In late Spring 2009 I ventured from my dad’s farm in rural Knox County, Kentucky (Red Brush area) to Madisonville, Tennessee to visit Benton’s Country Hams.

At that time there had been a dust-up in the media over this mom n pop pork operation, and I was determined to get to the bottom of it. I drove the 120 miles with a song in my heart as I knew what my reward would be once I got there. I ended up buying a few pounds of bacon, some prosciutto, a sack of grits and a big one year old country ham.

Time flies whether you’re having fun or not, so a couple weeks ago I noted the fact that this jewel of a ham had remained uncooked, and was now about two and a half years old. Time to get down to business. Here’s the timeline of preparing and cooking a fully cured 16lb country ham. Tuesday: It would take a .30-.30 to fire a round through my Benton Ham. It is hard as granite.

Wednesday: I procure a 5 gallon plastic bucket to begin the process of bringing this beauty back to life. I unwrap the packaging, the aroma is beyond intense-if you have any aversion to meat it could send you into deep psychiatric care-submerge the ham in cold water, then lock the doors to my spare room to keep my hound dog off the prize.

Thursday: Every 12 hours I change the water. The hound is at my heels each time carefully eyeballing what he figures to be rightfully his.

Friday: The final water change, and 12 hours later I’m looking around the house for a vessel big enough to begin the cooking process. I finally settle on my 12 quart gumbo pot, and even at that, the end of the shank is still a few inches out of the water.

Saturday: After slowly simmering all night long, I pull the ham, and put it in an enormous hotel pan half-filled with water, and place it in the oven. Supper is at 8pm so I hope 12 hours at 200 degrees ought to about do the trick.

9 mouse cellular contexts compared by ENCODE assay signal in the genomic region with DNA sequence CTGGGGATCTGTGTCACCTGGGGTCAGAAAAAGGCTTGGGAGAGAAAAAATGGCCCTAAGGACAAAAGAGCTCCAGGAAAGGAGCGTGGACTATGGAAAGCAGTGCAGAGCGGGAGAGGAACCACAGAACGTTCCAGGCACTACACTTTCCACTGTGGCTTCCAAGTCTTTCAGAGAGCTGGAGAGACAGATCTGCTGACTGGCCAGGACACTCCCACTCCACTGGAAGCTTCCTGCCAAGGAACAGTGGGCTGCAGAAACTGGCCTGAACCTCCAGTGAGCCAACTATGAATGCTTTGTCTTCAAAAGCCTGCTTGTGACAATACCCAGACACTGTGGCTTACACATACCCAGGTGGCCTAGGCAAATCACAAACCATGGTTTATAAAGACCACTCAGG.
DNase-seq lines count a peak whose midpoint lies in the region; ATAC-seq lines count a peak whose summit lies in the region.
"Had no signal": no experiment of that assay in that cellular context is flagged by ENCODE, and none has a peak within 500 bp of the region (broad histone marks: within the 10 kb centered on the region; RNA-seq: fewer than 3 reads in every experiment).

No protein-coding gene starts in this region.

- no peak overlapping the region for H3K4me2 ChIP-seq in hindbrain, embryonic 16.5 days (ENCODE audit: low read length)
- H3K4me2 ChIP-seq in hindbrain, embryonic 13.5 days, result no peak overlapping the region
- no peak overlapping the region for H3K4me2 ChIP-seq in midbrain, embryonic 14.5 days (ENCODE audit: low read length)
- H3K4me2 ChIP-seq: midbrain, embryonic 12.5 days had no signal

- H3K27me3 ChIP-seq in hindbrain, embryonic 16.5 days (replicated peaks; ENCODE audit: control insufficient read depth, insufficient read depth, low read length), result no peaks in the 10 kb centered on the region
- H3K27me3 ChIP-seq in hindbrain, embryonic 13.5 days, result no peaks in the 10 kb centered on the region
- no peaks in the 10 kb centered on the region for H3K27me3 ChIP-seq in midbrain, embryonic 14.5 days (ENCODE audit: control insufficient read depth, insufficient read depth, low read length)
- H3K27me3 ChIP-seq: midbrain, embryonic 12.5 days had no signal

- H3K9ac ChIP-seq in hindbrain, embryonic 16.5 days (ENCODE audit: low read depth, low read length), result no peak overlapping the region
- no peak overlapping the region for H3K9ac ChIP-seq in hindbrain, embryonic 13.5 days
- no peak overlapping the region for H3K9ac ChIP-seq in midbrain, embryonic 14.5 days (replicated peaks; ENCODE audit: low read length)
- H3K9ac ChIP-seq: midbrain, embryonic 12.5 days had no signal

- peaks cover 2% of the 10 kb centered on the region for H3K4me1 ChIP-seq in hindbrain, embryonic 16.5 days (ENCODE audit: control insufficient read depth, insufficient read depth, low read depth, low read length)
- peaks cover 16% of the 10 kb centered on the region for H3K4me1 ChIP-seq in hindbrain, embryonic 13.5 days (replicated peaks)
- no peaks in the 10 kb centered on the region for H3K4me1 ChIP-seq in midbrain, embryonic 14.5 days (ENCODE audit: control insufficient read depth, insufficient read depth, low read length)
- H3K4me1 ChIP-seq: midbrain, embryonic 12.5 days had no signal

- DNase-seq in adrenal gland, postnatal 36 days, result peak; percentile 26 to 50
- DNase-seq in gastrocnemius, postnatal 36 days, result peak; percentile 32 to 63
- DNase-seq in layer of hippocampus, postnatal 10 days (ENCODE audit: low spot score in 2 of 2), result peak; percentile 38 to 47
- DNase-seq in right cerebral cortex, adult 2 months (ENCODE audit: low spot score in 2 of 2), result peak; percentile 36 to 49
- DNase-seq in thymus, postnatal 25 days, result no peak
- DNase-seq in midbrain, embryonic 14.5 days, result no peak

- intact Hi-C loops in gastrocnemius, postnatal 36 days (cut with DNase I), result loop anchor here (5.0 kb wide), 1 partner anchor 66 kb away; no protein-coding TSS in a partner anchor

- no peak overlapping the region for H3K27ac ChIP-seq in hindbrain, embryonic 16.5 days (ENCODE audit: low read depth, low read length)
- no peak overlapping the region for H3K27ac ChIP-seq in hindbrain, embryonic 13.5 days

Every four hours I flip the ham, and note the progress of the cooking. At the eight hour mark the ham has visible cooked, and the shank is starting to show separation from the meat.

At the 10 hour mark plus the nine hours of simmering on the stovetop, the ham appears to be nicely cooked. The skin has separated, the meat is a deeply-burnished red, and the water in the hotel pan a beautiful deep murk of color and aroma.

What does 30 months of aging and 19 hours of cooking get you? In this instance 12 people gathered in a backyard in Austin, Texas all using words to the effect of “best meat I’ve ever eaten”.

The flavor is profound. Rich, salty and earthy. I can’t imagine how salty it would’ve been had I not reverse-brined it for three days to leech out some of the sodium.

Cooking a country ham is a lot of work. Soul affirming, reward-based work that I would happily undertake again.

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